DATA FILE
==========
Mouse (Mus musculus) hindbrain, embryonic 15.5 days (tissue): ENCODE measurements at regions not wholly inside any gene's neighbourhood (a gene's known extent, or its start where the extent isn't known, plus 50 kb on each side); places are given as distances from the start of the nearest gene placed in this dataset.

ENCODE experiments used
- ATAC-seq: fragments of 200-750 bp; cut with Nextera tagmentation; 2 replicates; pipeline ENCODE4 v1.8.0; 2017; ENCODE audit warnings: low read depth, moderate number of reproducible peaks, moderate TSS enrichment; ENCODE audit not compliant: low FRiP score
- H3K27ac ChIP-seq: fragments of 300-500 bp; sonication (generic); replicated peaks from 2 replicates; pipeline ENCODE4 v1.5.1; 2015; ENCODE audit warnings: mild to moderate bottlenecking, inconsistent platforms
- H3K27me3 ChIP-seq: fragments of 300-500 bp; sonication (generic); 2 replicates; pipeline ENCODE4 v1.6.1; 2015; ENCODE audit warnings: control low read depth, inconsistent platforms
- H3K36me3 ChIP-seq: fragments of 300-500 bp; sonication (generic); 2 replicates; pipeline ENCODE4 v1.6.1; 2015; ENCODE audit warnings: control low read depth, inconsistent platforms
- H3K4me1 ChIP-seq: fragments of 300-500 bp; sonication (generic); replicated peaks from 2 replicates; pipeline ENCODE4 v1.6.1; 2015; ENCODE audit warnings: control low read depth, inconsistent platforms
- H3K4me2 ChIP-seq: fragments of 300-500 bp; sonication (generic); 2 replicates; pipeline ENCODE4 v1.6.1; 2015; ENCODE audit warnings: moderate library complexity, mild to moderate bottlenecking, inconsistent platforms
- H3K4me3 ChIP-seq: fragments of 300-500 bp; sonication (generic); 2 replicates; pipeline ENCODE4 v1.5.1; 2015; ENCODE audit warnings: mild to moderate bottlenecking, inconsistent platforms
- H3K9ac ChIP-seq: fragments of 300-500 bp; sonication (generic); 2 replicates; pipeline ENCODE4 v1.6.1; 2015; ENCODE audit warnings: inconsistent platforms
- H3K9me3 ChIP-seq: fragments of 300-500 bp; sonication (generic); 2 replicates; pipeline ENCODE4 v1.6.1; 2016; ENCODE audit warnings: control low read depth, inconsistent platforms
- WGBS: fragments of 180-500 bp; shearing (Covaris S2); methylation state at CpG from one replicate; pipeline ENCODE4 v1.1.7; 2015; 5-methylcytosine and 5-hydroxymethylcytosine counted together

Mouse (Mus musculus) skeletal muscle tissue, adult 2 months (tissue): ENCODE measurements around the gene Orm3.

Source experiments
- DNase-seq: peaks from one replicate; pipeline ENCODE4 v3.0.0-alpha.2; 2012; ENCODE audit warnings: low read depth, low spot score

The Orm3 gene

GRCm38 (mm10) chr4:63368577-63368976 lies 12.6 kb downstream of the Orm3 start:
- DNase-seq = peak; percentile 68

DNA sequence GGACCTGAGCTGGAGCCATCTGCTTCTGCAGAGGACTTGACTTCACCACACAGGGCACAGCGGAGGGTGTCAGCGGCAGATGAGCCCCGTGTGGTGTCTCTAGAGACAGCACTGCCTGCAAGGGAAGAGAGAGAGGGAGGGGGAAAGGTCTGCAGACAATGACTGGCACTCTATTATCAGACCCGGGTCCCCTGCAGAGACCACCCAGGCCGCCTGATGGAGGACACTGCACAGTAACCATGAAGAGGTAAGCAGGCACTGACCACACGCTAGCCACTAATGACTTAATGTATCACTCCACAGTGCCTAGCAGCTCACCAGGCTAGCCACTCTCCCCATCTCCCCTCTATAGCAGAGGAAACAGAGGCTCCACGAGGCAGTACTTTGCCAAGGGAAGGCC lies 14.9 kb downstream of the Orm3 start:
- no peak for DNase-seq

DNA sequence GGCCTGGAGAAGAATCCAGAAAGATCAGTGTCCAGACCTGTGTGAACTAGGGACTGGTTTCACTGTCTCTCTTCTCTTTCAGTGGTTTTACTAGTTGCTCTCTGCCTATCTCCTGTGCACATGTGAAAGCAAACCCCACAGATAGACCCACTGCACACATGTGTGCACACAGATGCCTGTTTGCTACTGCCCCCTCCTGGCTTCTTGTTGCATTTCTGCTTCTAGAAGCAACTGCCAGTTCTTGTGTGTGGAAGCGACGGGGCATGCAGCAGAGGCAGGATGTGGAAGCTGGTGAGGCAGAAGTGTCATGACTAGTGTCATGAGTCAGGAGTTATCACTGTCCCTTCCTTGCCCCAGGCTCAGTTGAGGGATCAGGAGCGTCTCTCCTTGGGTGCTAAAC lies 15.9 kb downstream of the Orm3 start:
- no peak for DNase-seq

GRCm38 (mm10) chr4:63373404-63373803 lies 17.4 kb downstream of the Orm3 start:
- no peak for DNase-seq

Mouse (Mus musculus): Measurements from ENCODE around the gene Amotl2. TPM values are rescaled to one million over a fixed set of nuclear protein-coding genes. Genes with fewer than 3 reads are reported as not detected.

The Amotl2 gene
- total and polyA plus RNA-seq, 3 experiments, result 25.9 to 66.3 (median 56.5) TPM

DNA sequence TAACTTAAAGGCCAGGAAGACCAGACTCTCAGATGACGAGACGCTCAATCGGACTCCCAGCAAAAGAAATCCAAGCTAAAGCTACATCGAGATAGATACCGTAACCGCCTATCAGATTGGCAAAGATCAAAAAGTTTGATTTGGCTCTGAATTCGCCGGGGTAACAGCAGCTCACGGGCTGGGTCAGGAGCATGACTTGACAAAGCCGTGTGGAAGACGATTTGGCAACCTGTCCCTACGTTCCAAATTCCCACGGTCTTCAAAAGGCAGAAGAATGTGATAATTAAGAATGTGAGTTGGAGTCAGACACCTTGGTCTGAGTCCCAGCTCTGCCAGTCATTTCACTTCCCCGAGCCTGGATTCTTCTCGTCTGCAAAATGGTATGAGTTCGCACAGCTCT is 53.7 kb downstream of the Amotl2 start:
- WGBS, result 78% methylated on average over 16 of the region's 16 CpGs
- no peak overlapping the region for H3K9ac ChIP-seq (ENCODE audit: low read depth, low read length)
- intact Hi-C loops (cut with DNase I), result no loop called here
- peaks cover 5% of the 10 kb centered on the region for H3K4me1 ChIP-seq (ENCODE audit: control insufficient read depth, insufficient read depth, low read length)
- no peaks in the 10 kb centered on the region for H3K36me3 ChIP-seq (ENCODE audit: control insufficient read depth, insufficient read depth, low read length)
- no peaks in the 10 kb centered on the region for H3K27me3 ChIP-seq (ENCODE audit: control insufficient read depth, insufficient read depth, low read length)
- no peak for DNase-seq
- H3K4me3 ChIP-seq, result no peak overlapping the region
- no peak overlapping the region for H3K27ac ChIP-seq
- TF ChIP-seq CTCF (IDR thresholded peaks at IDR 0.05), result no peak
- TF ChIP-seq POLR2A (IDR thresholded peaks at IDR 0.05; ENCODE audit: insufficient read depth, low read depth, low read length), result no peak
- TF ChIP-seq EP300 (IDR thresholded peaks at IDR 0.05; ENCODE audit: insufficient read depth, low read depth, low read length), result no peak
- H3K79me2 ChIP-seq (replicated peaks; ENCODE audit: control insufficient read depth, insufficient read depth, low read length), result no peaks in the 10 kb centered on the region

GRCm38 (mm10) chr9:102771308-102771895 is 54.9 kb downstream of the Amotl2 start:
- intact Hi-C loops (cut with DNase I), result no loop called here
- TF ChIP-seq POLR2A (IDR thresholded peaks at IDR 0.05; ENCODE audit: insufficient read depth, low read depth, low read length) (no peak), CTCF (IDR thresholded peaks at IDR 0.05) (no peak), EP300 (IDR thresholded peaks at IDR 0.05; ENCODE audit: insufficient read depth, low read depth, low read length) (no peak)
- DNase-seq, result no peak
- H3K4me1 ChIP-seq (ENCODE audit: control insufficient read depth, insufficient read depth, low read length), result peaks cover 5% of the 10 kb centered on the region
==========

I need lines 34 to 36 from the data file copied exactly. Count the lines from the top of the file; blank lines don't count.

- no peaks in the 10 kb centered on the region for H3K27me3 ChIP-seq (ENCODE audit: control insufficient read depth, insufficient read depth, low read length)
- no peak for DNase-seq
- H3K4me3 ChIP-seq, result no peak overlapping the region